- In 1632, a fortification called the Kleine Schanze or Alte Schanze was built on the summit of the mountain at the exit to the village between boundary stones 52 and 53 on the road leading to the pass in order to control it. There are no visible remains left, but an information board by the road indicates where it was.
- About 1 km northwest of it on the Black Forest High Road (B 500) is another fortification, the Alexanderschanze. On a map by Stäbenhaber[A] from the year 1674 it is already described as "repaired", so it must be older than that date.
- A further 3 kilometres further along the Black Forest High Road near the turn off to Oppenau is the Schwedenschanze ("Swedish Schanze) which was first mentioned in 1593.
- In the immediate vicinity of the Schwedenschanze is the Röschenschanze, built in 1794 by Major Rösch and named after him.
The Kleine Schanz(1), the Alexanderschanze(2) and the Schwedenschanze(3) are all marked on the section of the map by Stäbenhaber.
From 1939 (start of construction) to 1945 (demolition by the German Wehrmacht) there was one of Hitler's Führer Headquarters here, the Tannenberg, which he used briefly in 1940. From July to the end of 1941 Gestapo prisoners from the forced labour camp (AEL) of Kniebis-Ruhestein built a section of the Black Forest High Road on the Kniebis. Both sites belong to the municipality of Baiersbronn, which extends from the new boundaries of the borough of Freudenstadt only on a part of the areas in the south, on which there are residential house and the Alexanderschanze.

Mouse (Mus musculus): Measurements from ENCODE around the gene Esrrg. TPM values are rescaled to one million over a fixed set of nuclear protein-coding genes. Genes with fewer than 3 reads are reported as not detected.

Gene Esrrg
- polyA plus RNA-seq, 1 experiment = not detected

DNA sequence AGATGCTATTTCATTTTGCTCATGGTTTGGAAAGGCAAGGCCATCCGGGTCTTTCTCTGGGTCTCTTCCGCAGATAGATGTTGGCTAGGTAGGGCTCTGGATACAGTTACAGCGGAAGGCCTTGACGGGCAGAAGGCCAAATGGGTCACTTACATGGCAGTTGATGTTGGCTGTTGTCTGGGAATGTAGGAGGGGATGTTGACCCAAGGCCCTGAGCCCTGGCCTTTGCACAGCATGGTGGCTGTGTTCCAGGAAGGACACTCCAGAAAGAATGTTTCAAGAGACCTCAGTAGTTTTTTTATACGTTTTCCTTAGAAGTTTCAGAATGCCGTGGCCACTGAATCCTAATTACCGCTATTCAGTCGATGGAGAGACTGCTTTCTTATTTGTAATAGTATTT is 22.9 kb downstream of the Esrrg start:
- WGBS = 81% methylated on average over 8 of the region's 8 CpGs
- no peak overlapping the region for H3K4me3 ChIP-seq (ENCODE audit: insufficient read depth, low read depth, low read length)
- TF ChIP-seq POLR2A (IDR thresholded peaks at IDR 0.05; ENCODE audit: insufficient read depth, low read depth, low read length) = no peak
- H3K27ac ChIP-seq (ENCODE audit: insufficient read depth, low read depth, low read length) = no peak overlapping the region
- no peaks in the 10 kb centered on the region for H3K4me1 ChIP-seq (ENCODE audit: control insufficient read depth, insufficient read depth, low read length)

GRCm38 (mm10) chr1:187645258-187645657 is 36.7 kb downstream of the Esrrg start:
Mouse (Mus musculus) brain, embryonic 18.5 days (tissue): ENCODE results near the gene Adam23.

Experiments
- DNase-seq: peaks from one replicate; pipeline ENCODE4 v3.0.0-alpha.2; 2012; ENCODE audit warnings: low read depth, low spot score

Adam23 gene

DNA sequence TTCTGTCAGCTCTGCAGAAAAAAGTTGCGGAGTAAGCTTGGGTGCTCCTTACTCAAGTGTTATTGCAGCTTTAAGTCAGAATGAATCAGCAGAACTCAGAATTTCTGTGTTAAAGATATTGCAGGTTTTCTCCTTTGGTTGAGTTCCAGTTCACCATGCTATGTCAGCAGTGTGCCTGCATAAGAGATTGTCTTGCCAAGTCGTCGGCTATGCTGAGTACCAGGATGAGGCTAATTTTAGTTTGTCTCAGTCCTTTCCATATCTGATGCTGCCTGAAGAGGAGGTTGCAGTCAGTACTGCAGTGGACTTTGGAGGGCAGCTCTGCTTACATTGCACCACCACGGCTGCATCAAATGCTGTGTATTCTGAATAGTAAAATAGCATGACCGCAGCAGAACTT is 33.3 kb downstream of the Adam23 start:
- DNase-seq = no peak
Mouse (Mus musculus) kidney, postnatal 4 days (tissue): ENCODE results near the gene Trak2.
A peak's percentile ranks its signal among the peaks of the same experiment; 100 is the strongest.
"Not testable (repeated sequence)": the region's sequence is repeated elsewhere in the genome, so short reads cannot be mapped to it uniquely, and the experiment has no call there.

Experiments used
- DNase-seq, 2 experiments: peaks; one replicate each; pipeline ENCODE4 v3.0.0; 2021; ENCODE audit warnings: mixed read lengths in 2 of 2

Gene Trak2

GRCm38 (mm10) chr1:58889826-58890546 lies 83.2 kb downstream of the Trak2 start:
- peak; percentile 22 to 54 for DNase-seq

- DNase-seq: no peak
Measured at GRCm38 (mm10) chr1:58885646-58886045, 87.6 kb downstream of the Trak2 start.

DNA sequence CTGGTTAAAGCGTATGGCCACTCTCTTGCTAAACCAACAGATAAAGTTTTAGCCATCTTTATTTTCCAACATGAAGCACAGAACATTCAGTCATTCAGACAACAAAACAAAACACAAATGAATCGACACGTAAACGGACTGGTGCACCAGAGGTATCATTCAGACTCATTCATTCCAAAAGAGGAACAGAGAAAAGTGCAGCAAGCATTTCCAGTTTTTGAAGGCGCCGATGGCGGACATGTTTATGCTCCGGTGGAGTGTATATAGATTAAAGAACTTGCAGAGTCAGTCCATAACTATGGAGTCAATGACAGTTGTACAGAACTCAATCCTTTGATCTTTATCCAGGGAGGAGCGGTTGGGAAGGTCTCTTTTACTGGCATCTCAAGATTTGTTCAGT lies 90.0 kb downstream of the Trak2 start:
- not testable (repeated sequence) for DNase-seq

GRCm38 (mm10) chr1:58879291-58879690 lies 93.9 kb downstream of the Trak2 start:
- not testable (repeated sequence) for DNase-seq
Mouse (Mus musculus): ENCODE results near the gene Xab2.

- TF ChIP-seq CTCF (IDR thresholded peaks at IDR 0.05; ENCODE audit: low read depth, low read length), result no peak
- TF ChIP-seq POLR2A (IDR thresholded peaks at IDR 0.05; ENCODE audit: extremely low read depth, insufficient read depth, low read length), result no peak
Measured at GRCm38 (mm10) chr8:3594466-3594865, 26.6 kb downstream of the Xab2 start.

From earliest days the Kniebis consisted of 3 parts, the Baiersbronn part, the Freudenstadt part (together forming the Württemberg Kniebis) and the Bad Rippoldsau part that belonged to Baden. The boundary is still marked today by boundary stones along the "Border Way" (Grenzweg). As a result of its division between two states an "inner Alemannic" dialect has developed between the Swabian (North Alemannic) speaking area and the Upper Rhenish, Lower Alemannic area.
In 1975 all three districts were incorporated into Freudenstadt.
- Georg Ludwig Stäbenhaber was born in 1640 in Hetzlinshofen. From 1668 he worked under a master builder, Weiß, on the fortress in Freudenstadt as assistant and inspector. His most important work is, however, the map of the Freudenstadt Forest of 1675. Due to the high accuracy of the cartography, the map is now a valuable historical document.
- Map by Georg Ludwig Stäbenhaber (also Stebenhaber) dated 1674, source: Baden Württemberg State Archives, Stuttgart Main State Archives.
- Ingrid Bauz, Sigrid Brüggemann, Roland Maier (eds.): Die Geheime Staatspolizei in Württemberg und Hohenzollern. Stuttgart, 2013, pp. 148f., ISBN 3-89657-138-9.
- Louise Pichler, Die Ansiedler im Schwarzwald. Verlag Otto Risch, Stuttgart um 1890. (Erzählungen für die Jugend und das Volk, Vol. 15, 2nd ed.)
- Ralf Bernd Herden:Der Hofstaat des Führerhauptquartiers (auf dem Kniebis). In: Die Ortenau, 93. Jahresband 2013, pp. 443–452
- Ralf Bernd Herden: Das „Führerhauptquartier Tannenberg“ auf dem Kniebis. In: Martin Ruch (ed.): Die Ortenau. Veröffentlichungen des Historischen Vereins für Mittelbaden. 82. Jahresband 2002, Bühl 2002, pp. 681–684.
- Adolf J. Schmid: Der Kniebis und seine katholische Kirche St. Josef : 1899–1999. Schillinger, Freiburg im Breisgau, 1999, ISBN 3-89155-243-2.